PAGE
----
In her daily English lesson, my daughter is currently reading The Hobbit. She isn't yet enjoying it so much, but because she wants to read Tolkien's trilogy, The Lord of the Rings (her interest having been piqued by the films), I've required her to first read The Hobbit.
Yesterday, she wanted to know why the ring turns people evil. That was getting ahead of the reading, but the question deserved an answer. So, I told her that the ring confers power on the one who possesses it and that people want power.
"Eventually," I told her, "the possessor of the ring becomes possessed by the ring."
"Why?" she asked.
"In the same way that we think that we possess things that may actually possess us," I explained -- which isn't precisely true in the story, but it was the best analogy that I could dredge up at the moment.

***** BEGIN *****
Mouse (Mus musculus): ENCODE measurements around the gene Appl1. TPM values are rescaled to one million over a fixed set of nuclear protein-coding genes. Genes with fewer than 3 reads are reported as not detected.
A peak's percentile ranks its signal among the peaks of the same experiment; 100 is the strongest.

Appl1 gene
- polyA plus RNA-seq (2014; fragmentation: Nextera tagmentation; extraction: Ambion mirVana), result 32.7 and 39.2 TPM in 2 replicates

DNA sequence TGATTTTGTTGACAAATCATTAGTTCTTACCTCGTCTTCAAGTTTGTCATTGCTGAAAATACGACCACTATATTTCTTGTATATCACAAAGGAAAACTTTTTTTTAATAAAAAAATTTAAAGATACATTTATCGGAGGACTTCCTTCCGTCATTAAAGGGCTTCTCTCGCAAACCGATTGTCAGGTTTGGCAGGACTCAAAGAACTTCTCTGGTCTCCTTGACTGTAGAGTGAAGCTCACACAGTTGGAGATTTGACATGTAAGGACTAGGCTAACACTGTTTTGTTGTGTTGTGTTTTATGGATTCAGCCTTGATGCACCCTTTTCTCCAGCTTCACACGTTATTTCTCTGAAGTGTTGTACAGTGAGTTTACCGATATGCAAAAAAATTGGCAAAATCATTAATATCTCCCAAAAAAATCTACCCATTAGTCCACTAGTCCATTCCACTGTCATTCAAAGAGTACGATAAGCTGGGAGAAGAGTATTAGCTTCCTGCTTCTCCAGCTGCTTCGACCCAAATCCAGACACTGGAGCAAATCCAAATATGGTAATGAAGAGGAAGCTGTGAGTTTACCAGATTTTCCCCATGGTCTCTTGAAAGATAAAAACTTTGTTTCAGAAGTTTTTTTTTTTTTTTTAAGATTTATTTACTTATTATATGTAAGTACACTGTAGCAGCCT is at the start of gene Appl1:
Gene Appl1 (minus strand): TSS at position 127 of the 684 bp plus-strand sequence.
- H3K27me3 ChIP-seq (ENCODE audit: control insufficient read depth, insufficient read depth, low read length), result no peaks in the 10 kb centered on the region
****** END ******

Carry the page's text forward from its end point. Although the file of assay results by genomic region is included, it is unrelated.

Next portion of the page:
"What does that mean?" she asked.
"Well," I said, "suppose that you want some toy really badly, so you work hard for it, save your money to buy it, and then keep it just for your own use and not let anyone else play with it. Suppose you play with it all the time and no longer play with your friends."
"But I don't do that," she objected.
"Right," I agreed. "but you can imagine it, can't you? And if you were like that, wouldn't the toy possess you?"
She seemed to see my point. I left it at that, but there'll be more explaining to do when she realizes that the ring has a magical power of possessing its owner, not just a psychological one, and that the word "possess" is itself ambiguous.